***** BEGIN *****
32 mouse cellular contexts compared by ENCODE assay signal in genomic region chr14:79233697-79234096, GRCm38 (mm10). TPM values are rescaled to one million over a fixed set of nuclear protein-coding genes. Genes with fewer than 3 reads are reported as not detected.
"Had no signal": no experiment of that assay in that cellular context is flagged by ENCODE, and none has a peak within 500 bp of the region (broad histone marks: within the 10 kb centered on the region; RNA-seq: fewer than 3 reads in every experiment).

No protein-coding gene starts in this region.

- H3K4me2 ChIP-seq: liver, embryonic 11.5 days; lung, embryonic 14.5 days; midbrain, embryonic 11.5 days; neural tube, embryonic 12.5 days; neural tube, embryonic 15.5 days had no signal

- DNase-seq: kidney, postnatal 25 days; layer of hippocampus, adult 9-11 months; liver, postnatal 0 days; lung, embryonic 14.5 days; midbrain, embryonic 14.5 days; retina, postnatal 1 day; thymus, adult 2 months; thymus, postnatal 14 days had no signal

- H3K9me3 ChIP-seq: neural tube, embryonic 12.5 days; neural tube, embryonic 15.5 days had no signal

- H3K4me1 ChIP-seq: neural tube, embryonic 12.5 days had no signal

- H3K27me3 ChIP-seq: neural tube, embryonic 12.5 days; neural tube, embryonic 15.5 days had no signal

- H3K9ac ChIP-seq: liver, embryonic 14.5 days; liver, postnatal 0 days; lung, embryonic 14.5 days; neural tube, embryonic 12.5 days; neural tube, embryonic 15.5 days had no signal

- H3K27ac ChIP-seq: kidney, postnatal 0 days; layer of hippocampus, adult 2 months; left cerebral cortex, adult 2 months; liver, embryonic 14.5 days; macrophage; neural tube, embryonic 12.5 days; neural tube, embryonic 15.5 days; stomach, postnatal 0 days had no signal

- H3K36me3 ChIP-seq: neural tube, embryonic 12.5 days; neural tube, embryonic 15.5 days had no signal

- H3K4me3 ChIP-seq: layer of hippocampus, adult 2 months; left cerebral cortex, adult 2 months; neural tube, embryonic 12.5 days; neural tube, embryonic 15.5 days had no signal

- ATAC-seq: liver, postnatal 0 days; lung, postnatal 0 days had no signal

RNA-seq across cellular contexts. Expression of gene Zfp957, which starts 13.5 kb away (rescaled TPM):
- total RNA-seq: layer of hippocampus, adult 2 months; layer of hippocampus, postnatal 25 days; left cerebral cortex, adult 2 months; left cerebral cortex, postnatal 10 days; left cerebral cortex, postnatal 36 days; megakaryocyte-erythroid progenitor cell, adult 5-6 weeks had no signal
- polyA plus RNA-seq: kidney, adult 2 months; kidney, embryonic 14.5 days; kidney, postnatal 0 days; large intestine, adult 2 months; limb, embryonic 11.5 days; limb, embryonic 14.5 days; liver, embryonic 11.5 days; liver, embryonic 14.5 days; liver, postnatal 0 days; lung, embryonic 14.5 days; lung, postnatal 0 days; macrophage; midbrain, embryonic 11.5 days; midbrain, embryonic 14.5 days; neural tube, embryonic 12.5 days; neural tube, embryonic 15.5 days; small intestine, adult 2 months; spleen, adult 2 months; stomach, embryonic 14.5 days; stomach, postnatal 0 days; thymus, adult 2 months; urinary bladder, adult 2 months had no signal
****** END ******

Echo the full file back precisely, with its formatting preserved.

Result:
32 mouse cellular contexts compared by ENCODE assay signal in genomic region chr14:79233697-79234096, GRCm38 (mm10). TPM values are rescaled to one million over a fixed set of nuclear protein-coding genes. Genes with fewer than 3 reads are reported as not detected.
"Had no signal": no experiment of that assay in that cellular context is flagged by ENCODE, and none has a peak within 500 bp of the region (broad histone marks: within the 10 kb centered on the region; RNA-seq: fewer than 3 reads in every experiment).

No protein-coding gene starts in this region.

- H3K4me2 ChIP-seq: liver, embryonic 11.5 days; lung, embryonic 14.5 days; midbrain, embryonic 11.5 days; neural tube, embryonic 12.5 days; neural tube, embryonic 15.5 days had no signal

- DNase-seq: kidney, postnatal 25 days; layer of hippocampus, adult 9-11 months; liver, postnatal 0 days; lung, embryonic 14.5 days; midbrain, embryonic 14.5 days; retina, postnatal 1 day; thymus, adult 2 months; thymus, postnatal 14 days had no signal

- H3K9me3 ChIP-seq: neural tube, embryonic 12.5 days; neural tube, embryonic 15.5 days had no signal

- H3K4me1 ChIP-seq: neural tube, embryonic 12.5 days had no signal

- H3K27me3 ChIP-seq: neural tube, embryonic 12.5 days; neural tube, embryonic 15.5 days had no signal

- H3K9ac ChIP-seq: liver, embryonic 14.5 days; liver, postnatal 0 days; lung, embryonic 14.5 days; neural tube, embryonic 12.5 days; neural tube, embryonic 15.5 days had no signal

- H3K27ac ChIP-seq: kidney, postnatal 0 days; layer of hippocampus, adult 2 months; left cerebral cortex, adult 2 months; liver, embryonic 14.5 days; macrophage; neural tube, embryonic 12.5 days; neural tube, embryonic 15.5 days; stomach, postnatal 0 days had no signal

- H3K36me3 ChIP-seq: neural tube, embryonic 12.5 days; neural tube, embryonic 15.5 days had no signal

- H3K4me3 ChIP-seq: layer of hippocampus, adult 2 months; left cerebral cortex, adult 2 months; neural tube, embryonic 12.5 days; neural tube, embryonic 15.5 days had no signal

- ATAC-seq: liver, postnatal 0 days; lung, postnatal 0 days had no signal

RNA-seq across cellular contexts. Expression of gene Zfp957, which starts 13.5 kb away (rescaled TPM):
- total RNA-seq: layer of hippocampus, adult 2 months; layer of hippocampus, postnatal 25 days; left cerebral cortex, adult 2 months; left cerebral cortex, postnatal 10 days; left cerebral cortex, postnatal 36 days; megakaryocyte-erythroid progenitor cell, adult 5-6 weeks had no signal
- polyA plus RNA-seq: kidney, adult 2 months; kidney, embryonic 14.5 days; kidney, postnatal 0 days; large intestine, adult 2 months; limb, embryonic 11.5 days; limb, embryonic 14.5 days; liver, embryonic 11.5 days; liver, embryonic 14.5 days; liver, postnatal 0 days; lung, embryonic 14.5 days; lung, postnatal 0 days; macrophage; midbrain, embryonic 11.5 days; midbrain, embryonic 14.5 days; neural tube, embryonic 12.5 days; neural tube, embryonic 15.5 days; small intestine, adult 2 months; spleen, adult 2 months; stomach, embryonic 14.5 days; stomach, postnatal 0 days; thymus, adult 2 months; urinary bladder, adult 2 months had no signal